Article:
1. As an anti-union, past president of a union I have been on the horns of this dilemma before. I ran for and took control of a union that had been hijacked by special interests. This union had a structure of smaller unions all paying dues to the larger but negotiating separately. I was able to get the contract but when I asked the national union for money for a strike, they just shrugged their shoulders and said there was no money. When I tried to get our union to break away from the useless overarching union and use the dues to pay for benefits of our members, the big union suddenly found money for lawyers to bully me into resigning. I didnt have resources to defend myself so I gave in. I laugh last though because that union was overthrown by the membership and now they belong to a better big union.

    I would point out that unions can have layers for better effectiveness. We the OMA could learn that lesson and have not one union but one for each section and all belonging to the big union OMA. This interdicts the government game of getting us to play each other off in the this relativity BS. None of the sections can be ignored and each section can bargain for their fee codes. This is a nightmare for the government, the last time is was tried was in the early 90’s and the government capitulated immediately but the OMA sold us all out and dropped the format. Just one of many times that OMA stabbed us all in the back with its twisted agenda of self-preservation of the OMA at the expense of the membership. No wonder the vast majority of docs dont trust and dont listen to the OMA. The new OMA has to offer something new or the majority will simply whimper along until they can retire in their 70’s.

    1. Great comments, Ernest!

      Most people do not have your experience working in unions, or your insight into negotiations. You touch on a number of issues: secondary gain for the unions themselves, condescension towards the membership, OMA selling out MDS, and creativity in future negotiations. I sure hope you raise these ideas at the next council meeting. There’s probably too much for you to raise yourself. We’d need to get a group together to speak to one issue each.

      I think there is real merit in exploring whether we get value for our dues with one gigantic structure. I like you idea of separate branches under one umbrella union. What worked for us when we had 10,000 members probably needs adjusting when we now have 42,000 members (~30,000 working docs).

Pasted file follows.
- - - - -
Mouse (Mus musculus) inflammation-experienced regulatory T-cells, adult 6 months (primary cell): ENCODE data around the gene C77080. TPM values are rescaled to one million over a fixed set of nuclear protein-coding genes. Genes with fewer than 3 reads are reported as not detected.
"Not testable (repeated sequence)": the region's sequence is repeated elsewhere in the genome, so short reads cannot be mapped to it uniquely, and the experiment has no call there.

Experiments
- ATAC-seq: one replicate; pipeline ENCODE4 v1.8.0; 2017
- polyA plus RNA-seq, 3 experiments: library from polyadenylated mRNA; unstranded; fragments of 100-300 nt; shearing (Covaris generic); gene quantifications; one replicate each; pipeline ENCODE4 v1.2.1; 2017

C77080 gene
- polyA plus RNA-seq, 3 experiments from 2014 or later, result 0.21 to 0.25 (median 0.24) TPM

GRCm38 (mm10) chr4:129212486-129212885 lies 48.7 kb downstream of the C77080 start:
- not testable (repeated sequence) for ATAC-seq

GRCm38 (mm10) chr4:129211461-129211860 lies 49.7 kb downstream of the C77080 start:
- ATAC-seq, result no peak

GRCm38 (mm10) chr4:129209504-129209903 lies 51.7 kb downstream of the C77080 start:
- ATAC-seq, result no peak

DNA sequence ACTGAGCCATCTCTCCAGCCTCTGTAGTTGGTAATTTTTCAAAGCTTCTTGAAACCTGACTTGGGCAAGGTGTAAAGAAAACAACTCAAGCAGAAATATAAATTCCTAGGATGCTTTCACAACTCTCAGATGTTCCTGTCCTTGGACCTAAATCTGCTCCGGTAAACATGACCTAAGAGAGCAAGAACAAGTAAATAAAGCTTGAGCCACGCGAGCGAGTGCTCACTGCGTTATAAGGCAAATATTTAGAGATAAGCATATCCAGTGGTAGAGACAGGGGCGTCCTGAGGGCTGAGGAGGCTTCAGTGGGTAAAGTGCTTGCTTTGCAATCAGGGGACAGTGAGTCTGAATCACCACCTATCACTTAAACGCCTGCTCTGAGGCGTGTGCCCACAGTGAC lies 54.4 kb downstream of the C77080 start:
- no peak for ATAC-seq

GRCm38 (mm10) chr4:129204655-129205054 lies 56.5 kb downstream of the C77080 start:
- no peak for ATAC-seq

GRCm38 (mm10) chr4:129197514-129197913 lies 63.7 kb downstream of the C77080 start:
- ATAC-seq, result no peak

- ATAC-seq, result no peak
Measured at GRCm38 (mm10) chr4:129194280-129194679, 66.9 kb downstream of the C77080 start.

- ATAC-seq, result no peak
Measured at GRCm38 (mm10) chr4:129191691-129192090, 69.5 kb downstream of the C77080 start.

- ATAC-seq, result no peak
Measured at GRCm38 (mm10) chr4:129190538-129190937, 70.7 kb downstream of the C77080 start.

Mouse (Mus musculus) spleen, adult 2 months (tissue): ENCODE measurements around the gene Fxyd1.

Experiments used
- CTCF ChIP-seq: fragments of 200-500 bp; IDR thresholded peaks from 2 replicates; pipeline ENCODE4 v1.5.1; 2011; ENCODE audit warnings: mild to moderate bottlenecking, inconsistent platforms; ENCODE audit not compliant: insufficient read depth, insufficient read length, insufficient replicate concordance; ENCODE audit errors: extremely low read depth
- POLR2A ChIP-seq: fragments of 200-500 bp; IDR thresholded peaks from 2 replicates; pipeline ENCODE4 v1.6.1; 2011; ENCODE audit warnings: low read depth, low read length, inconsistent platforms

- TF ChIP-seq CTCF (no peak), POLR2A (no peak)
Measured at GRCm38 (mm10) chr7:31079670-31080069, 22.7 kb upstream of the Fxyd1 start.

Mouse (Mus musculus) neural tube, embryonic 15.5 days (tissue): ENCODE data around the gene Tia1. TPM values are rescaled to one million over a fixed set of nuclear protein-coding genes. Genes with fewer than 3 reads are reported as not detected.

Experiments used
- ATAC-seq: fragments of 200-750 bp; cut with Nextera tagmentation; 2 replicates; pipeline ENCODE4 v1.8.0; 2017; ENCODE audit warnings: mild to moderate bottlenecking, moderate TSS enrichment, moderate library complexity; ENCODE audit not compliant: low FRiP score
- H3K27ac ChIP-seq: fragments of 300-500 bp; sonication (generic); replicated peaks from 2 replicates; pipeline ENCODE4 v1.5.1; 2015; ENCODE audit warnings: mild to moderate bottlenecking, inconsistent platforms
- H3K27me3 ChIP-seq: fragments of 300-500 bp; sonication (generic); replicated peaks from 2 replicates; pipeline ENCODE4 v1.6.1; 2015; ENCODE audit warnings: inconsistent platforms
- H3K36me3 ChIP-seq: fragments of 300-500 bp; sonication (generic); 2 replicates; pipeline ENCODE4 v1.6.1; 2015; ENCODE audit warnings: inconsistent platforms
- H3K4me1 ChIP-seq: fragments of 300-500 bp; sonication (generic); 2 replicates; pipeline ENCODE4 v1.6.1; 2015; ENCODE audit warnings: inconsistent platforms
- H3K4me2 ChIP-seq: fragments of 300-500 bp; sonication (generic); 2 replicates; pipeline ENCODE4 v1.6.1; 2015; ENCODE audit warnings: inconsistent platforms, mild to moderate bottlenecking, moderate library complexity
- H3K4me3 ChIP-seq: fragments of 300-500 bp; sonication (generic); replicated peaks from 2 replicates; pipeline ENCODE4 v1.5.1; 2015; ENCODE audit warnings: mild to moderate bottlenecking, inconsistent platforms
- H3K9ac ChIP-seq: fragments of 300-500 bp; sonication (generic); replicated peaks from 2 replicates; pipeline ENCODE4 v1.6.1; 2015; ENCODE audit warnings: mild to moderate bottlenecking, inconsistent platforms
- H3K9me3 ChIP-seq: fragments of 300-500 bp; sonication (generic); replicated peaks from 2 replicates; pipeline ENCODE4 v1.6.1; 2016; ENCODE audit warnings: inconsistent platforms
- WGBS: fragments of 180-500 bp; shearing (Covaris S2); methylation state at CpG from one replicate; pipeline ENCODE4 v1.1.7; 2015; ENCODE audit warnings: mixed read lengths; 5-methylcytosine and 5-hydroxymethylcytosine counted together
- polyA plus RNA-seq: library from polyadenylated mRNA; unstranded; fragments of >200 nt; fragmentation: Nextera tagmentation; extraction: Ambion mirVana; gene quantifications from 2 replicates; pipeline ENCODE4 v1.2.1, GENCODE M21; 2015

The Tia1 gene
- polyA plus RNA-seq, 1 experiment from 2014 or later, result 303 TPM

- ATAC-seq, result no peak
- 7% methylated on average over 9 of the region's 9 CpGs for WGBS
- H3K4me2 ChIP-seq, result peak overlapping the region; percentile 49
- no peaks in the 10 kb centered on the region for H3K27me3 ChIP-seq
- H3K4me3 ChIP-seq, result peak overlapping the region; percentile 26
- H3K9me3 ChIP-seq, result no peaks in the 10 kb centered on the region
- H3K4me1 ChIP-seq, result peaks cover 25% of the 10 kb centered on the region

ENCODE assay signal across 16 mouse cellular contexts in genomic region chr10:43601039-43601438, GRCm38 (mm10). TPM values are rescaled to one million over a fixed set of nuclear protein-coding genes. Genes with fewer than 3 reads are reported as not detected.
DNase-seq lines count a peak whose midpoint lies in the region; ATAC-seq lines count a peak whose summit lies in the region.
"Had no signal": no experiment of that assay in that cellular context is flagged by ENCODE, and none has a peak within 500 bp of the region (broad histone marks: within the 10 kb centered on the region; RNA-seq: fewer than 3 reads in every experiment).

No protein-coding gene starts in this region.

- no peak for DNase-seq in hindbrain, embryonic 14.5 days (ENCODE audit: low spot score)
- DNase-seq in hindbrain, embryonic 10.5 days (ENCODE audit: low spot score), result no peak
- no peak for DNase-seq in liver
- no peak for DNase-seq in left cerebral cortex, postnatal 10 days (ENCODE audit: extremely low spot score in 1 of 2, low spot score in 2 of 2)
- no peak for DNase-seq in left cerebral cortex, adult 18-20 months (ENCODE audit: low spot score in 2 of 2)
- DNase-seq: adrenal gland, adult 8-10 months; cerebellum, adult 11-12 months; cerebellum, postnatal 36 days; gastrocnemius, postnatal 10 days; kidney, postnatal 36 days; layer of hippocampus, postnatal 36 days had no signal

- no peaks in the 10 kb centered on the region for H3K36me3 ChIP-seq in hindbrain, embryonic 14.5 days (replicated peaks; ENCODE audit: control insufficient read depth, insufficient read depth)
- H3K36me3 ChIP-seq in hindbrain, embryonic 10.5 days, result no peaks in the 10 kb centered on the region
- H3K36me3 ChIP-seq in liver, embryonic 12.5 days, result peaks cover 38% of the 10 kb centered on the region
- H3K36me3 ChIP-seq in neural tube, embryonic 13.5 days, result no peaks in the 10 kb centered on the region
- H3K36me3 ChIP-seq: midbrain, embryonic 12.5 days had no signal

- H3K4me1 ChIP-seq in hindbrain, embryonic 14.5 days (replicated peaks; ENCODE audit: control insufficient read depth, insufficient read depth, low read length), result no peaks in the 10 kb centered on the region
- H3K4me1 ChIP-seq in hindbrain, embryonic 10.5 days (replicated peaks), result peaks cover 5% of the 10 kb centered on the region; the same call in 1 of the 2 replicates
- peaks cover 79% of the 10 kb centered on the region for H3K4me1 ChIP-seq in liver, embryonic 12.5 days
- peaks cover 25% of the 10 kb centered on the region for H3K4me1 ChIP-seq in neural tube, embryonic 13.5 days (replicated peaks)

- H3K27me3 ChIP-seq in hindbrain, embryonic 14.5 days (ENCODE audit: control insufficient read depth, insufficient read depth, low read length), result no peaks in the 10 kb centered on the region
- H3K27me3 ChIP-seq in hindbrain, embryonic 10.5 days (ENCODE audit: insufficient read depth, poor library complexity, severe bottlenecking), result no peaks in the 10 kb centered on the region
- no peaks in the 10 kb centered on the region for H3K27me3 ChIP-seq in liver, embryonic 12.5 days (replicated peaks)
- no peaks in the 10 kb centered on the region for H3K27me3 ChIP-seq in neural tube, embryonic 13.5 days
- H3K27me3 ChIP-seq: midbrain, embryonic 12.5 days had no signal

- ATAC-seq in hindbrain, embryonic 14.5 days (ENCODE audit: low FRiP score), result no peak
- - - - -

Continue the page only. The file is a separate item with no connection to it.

Thanks again for taking time to share such a thoughtful comment!

      Talk soon,


  2. I enjoyed the article and comments from Ernest Hajcsar. My brother was a President of WardAir and Canadian Airlines unions; both destroyed by corporate sell offs in an impossible one sided competition with Federally subsidized Air Canada. At least Air Canada is still unionized and rightfully so. His experiences won me over to say for most of my career that our only hope against government interference in health care is unionization. My aunt, a former paediatric cardiologist in the former Yugoslavia, and her colleagues, saw the writing on the wall for us in Canada and said we had to fight government control in health care in every way possible. Trying to sell the idea if unionization to the newer generation may finally be attainable; they will not suffer the abuse that my generation accepted as a right of passage.

    1. Hey Nick,

      As always, I love your comments. You always bring in a detail from outside Canada, which makes your thoughts that much more powerful.

      I generally abhor the concentration of power. It almost always leads to oppression. So I find myself torn in vouching for a union – yet another power structure – to fight the concentration of power. I feel like I am advocating for something that’s not ideal to fight something else that is terrible. I wish there was another way… Actually, there IS another way: We stay on the path we have been on for the last 50 years and watch things crumble over the next 15-20 years. Someone said that socialist schemes usually last 70 years at most. If that’s true, we have another 20 for this scheme. We can already see signs of it being forced to change with the Supreme Court challenges and Brad Wall’s work with public-private collaboration. I think people will look back on this time as one of many historical oddities that started out well but ended poorly.

      Thanks again for taking time to share a comment!

      Talk soon,


  3. Thanks Shawn but I wont be at the council meeting unless asked by the local sgfp rep or the delegate. I did not win my seat and am alternate to the other positions. Feel free to discuss my ideas with other delegates.

    1. Too bad!

      I hope you come as an alternate, for sure.

      Thanks again for sharing your comments!